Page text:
Jeff described his personal journey in starting Just Us coffee. He got interested in the idea of fair trade coffee from an article in the New Internationalist in 1995. This issue had the names of contacts in Mexico City so went to visit them. He got contacts from them for coffee growers in Chiapas so he went there on bus. He didn't speak any Spanish and the Zapatista revolt was in full swing. Eventually he got up into the mountains where people depend on growing coffee for a living. Even without any language he was able to pick up their pride in producing organically and the sense of dignity they had as members of a coop. To use a phrase of Moses Coady he felt they were masters of their own destiny. He was so impressed he came home and told his wife he had to buy container (or 17 tons) of coffee worth $60,000. He had no idea how to market it but with some RRSPs, a second mortgage and some help from ACOA he bought the container and also brought some Mexican farmers to Nova Scotia. Their tour generated a lot of media attention and the orders started coming in. The struggle then became keeping up with customers. Just us began its first year with sales of $35,000. Last year they had sales of $3. 5 million.
Fair trade is a model that embraced all four pillars of this conference. It is about fair prices to producers but it is equally about preserving indigenous culture and the environment and about people having control over their lives.
Some of the issues
Marketing - demand is the main issue for the industry as a whole. While it is possible for small companies like Just Us to thrive for many producer groups it is hard to get on a register for a given commodity.
There is a lot of confusion in the market — organic, fair trade — what does it mean really. There are many businesses that say they do fair trade without being certified by FLO. For example at this conference Honey Care is mentioned as having fair trade honey through IFAD, but IFAD is not a certifying organization for fair trade.
There is a lack of access to capital in the markets for fair trade organizations. When Just Us started growing their bank got skittish. It gave [have] them very little notice before cutting off credit. The credit union stepped in but then they too got nervous. Just Us was able to find a great vehicle for raising capital through Nova Scotia's community investment funds. The last three years they were able to make public offerings and raise more than a million dollars this way. Once the business had more than a million in equity the financial institutions became interested again. This is a problem.
There is also the challenge for small businesses to attract skilled committed and collegial people. Just Us now has 45 people. The business has become much more complicated. They have had to come up with new structures. For the first time they now have a chartered accountant to do projections. Now they have confidence in their numbers.
In order to really move fair trade forward in Canada there needs to be a fair trade movement to lobby government. This movement then has to consolidate. You can't have all these different organization using the term. You have to keep the movement from being self-serving and you have to keep it democratic. You have to be willing to work your self out of a job. If fair trade goes mainstream and you can't compete with Starbucks you have be able to accept this reality.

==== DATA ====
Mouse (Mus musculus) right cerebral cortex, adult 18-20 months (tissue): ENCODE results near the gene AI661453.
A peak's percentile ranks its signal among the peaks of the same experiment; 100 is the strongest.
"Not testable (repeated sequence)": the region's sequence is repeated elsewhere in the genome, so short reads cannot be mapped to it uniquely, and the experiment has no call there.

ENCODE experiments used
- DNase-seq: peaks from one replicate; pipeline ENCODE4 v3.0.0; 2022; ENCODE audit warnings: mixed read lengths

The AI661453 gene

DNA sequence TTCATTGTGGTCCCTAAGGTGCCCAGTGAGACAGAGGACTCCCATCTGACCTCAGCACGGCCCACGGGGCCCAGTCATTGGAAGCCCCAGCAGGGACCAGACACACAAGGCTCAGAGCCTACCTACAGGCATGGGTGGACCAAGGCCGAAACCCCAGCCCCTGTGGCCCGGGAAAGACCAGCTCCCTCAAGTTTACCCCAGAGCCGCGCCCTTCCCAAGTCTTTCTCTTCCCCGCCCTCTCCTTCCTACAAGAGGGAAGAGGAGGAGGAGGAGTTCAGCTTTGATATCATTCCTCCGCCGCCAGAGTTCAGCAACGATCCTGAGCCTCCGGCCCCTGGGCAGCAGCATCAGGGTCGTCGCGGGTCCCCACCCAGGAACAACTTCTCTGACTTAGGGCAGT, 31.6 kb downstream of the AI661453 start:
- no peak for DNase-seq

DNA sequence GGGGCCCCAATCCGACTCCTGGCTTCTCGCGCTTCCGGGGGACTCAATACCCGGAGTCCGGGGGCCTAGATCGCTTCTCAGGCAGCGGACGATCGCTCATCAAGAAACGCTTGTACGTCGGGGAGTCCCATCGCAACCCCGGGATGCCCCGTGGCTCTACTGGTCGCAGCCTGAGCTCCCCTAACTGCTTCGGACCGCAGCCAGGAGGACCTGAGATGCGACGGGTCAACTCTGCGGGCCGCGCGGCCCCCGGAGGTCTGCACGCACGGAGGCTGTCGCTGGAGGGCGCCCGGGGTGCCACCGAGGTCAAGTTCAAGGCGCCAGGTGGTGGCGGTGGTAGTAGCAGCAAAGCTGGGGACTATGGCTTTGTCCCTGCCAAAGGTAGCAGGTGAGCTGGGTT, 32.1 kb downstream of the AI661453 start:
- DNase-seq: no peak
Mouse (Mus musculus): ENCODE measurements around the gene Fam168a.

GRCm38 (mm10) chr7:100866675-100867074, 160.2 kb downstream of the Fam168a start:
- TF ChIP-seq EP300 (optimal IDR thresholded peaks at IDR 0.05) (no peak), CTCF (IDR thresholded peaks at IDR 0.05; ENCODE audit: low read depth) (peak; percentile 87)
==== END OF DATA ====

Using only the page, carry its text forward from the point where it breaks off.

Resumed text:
|Q||At its heart is fair trade not about a farmer getting a living wage so they can't be taken advantage of by the middlemen?|
|Hudson Shotwell||a producer gets a decent price not a wage|
|Q||Is the goal not transparency between producers and consumers?|
|Q||If a cup of coffee costs $2.00 that sounds pretty good — I'm trying to understand who benefits?|
|Hudson Shotwell||cup in our shop is $2.75 incl tax. The costs of fair trade coffee costs the retailer more. The costs of fair trade coffee are about 35% of a cup of coffee|
|Q||Are health concerns part of the fair trade movement? Some of the most successful products have elements of addictiveness — health concerns — an advocacy group in the US has recently requested the FDA to classify coffee as a drug — now adding it to alcohol|
|Hudson Shotwell||Coffee is mildly addictive but it also has some positive qualities. It helps if you have MS. It will keep you up at night|
|Fr. VanderHoff||Drinking too much coffee is not good but the responsibility for this has to be on the consumer. In terms of advantages, we find that at least people are boiling water and that makes the water safer to drink.|
|Q||What % of coffee would stay in the domestic market versus export?|
|Fr. VanderHoff||30% stays locally in Mexico (the average Mexican's annual consumption is not that high 800grams/yr compared with Canada 2.5 kgs/yr)|
|Q||Is it not true that most growers can not afford to buy his/her own produce. The grower depends on people who can afford these products to keep him/her in business|
|Hudson Shotwell||Yes but is that not the same for all commodities?|
|Q||How do we move forward from here?|
|Hudson Shotwell||Several people say they will buy certified fair trade coffee from now on. (It was pointed out that 1% of Starbucks coffee is now fair trade)|
|Q||I work with farmers in Costa Rica where coffee is grown under shade of organic banana trees. Are there other examples of products grown in combination?|
|Hudson Shotwell||There are now groups looking at what they are calling sustainable coffee — organic, fair trade, and it protects biodiversity|
|Comment||If the whole world would buy based on a common and standard seal of certification we would all be better off|
|Comment||Is part of fair trade really about knowing where your coffee is coming from? Also if you pay 2.00 for a bag of coffee you drink it like water — but if you pay 8.00 you savour it|
|Print PDF of original report (57K)|
|Plenary Summary of this Workshop|
|Next:||Workshop Report 2104: Balancing Work and Life|